Sunday, January 24, 2016

JR Newsletter: 24 January 2016 (277)

David Finkelstein wrote with a correction from last week:

A few astute readers noticed that I mentioned the charter year for the Bank of Massachusetts at two locations within my article.  At the first location, I stated that the bank was chartered in 1784.  At the second location, I stated that the bank was chartered in 1790.  The Bank of Massachusetts was chartered in 1784.  Here is a revised article that contains the correct information:


Jeff Tryka wrote:

Regarding Brad's note a few weeks ago, "Has rarity lost it's luster," it seems that some folks have a somewhat binary view of collectors, e.g. you either collect for completeness by variety, or you collect for high-grade certified coins.  My sense is that as collectors we each collect for a variety of reasons that may not fall strictly into one category or another.  For me, I collect bust halves in a way that other collectors might approach fine art.  I look at lots of coins and end up going after the ones that speak to me in one way or another.  In some cases it's an interesting die marriage (which may also be a rarity) or perhaps a variety with interesting clash marks.  I also love beautifully toned coins, particularly those with a halo of album toning that could only come from years of storage of what was most likely a cleaned coin.  Sometimes it's an interesting counterstamp that adds to the historical aspects of the coin's story.

As for looking for rare varieties, I love to do it!  That's part of the treasure hunt aspect of collecting such an interesting series.  For me, that means that I'm not likely to be the one at auction bidding up the price of an R-5 variety, but I will certainly be one scouring the bourse floor for those undiscovered gems lying in a dealer case.  Is that a sign that rarity has lost its luster?  I suppose, but only if by luster you mean a willingness to pay for rarity.  I think there are many of us still out there looking for interesting die marriages that are still inclined to buy a variety of grades and conditions, whether VF or F, cleaned, damaged, etc.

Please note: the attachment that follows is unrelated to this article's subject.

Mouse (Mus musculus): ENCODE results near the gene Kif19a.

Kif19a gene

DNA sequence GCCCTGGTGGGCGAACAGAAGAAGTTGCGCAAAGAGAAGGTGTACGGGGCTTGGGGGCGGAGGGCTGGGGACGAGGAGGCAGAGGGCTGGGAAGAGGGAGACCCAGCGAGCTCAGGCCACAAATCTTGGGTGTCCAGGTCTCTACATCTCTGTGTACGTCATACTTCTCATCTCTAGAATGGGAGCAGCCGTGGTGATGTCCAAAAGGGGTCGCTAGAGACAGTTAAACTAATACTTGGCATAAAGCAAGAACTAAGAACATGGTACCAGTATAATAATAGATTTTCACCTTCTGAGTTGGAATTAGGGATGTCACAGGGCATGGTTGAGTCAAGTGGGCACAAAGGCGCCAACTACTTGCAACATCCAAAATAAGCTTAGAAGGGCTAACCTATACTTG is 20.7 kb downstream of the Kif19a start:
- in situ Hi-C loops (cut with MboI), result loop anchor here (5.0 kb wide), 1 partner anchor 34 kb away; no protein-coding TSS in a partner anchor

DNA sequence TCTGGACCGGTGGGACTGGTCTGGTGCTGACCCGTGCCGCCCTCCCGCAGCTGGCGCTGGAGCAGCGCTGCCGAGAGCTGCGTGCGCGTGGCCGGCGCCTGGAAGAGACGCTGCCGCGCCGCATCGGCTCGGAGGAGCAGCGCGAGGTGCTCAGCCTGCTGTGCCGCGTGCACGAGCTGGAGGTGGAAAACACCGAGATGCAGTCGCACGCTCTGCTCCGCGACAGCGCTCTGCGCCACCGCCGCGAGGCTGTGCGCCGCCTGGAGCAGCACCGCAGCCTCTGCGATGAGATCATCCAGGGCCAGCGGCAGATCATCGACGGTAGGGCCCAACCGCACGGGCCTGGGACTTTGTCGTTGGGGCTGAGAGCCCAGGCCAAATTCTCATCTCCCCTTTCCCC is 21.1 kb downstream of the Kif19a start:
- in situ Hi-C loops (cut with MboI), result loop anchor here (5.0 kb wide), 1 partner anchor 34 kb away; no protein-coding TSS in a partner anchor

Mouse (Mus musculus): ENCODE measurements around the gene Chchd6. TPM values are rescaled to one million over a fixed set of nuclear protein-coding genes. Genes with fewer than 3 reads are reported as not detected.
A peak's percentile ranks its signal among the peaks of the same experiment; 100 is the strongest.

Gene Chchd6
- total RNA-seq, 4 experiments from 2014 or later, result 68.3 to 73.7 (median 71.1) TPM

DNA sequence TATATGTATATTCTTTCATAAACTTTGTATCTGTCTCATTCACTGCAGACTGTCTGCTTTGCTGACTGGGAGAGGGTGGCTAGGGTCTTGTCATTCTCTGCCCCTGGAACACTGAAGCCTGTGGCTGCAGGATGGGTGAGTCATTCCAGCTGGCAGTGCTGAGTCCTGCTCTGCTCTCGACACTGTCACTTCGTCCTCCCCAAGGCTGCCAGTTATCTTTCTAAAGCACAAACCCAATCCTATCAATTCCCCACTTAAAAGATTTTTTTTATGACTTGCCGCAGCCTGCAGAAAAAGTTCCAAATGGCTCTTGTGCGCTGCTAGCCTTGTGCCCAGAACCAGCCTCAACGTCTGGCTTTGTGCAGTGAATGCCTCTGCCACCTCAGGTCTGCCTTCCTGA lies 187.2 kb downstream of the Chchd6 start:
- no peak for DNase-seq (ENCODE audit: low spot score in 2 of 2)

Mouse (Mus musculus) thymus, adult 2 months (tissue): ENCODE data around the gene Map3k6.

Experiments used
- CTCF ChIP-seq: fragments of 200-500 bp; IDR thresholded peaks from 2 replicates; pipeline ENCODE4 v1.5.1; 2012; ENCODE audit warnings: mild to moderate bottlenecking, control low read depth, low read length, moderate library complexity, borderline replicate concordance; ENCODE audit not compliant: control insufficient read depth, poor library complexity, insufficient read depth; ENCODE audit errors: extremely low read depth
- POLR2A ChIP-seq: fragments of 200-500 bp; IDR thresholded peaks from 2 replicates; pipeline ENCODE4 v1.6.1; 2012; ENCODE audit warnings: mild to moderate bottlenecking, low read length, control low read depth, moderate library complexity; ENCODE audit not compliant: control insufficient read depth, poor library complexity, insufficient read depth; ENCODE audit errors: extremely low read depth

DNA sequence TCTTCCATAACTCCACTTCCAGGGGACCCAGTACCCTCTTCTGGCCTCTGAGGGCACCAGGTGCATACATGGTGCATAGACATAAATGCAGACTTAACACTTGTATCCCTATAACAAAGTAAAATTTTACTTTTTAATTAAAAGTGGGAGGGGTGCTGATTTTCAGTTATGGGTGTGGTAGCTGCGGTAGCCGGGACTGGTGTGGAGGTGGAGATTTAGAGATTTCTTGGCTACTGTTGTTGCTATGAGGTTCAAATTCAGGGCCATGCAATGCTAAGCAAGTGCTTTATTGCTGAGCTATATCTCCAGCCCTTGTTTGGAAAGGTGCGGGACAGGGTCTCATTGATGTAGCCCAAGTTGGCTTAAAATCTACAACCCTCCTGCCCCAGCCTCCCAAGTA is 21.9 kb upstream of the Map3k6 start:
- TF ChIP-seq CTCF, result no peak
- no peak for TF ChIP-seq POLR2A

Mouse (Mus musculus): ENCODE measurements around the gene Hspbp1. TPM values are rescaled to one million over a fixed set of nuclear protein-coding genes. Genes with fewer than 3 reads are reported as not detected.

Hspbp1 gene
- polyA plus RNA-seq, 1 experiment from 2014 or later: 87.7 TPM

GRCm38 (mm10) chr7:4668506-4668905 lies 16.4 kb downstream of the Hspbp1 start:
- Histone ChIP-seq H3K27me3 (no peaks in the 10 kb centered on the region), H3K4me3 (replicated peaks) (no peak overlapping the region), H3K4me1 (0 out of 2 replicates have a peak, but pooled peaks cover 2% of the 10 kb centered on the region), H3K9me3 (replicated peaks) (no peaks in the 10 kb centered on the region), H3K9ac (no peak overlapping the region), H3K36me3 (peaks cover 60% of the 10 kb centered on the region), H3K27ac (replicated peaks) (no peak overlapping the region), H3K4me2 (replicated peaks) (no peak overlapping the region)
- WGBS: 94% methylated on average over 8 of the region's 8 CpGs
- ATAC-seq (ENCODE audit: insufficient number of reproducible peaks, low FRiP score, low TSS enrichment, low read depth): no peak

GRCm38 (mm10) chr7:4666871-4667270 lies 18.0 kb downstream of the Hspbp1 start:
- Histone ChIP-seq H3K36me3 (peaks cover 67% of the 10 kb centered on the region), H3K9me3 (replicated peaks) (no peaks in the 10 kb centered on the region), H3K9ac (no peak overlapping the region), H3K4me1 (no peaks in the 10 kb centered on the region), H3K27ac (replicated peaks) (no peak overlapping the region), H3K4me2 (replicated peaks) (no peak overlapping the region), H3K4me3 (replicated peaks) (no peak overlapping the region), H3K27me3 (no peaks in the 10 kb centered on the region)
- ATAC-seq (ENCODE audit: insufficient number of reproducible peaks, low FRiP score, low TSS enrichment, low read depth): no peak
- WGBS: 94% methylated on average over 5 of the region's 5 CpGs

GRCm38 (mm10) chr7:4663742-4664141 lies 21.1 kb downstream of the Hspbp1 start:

Rarity still has it's place, but it's just not as simple as an all-or-none proposition as some might think.

Jeff Tryka

Gawain O'Connor wrote:

I enjoyed W. David Perkins' Quick Trip through the ANA's new "The Numismatist" Archives in the December John Reich Journal. After seeing Nos. 4 and 5 about the Beistle book, I thought I would check my copy which I bought from an ANA library sale years ago.

It has a label from A. Kosoff inside the front cover and a sticker on the inside back cover. Does the sticker indicate it was donated? My guess is that he still had the Beistle book in stock and donated leftovers to the ANA after the Overton book came out.

Gawain O'Connor


Nathan Markowitz wrote:

The Early American Copper convention will be held at the downtown Westin Hotel in Charlotte, NC April 7-10, 2016.  All members of JRCS are welcome to attend.  There is no charge for the show.  This is the weekend after the spring Baltimore show.

I serve as educational coordinator and this year we will have a wide range of topics, ranging from federal copper to colonials to general numismatic topics.  The final program will be published soon.

Last year there was a small silver "happenings" where early federal silver was displayed.  This year's convention chairman, John Kraljevich, has specifically invited and encouraged a return to a broader display of early silver at the traditional Thursday evening happenings.  I have volunteered to coordinate this effort.  Two foci of display have already been suggested:

- Quarters:  1819 B-4 with its myriad of die states/stages
- Early counterstamps

If you have any suggestions in the other silver denominations please contact me via email at  cascades1787(at)

The main criteria for a die marriage is to ensure that several will show up for comparison; grade is not important.

Nathan Markowitz

Rich Uhrich wrote:

We had a great FUN show, and we now have a very rare coin for sale:  an 1803 JR-5 dime.  This die variety was discovered by Ed Price, and there are currently 4 known specimens of 1803 JR-5.  Our coin (the discovery specimen) is XF details, environmental damage, and is pictured in the Bust Dime Variety Identification Guide, page 29.

Best wishes,

(Editor's note:  Ed Price is a member of the JRCS Hall of Fame.  Also, you can view the 1803 JR-5 dime here: .  Rich Uhrich's image of the coin is below)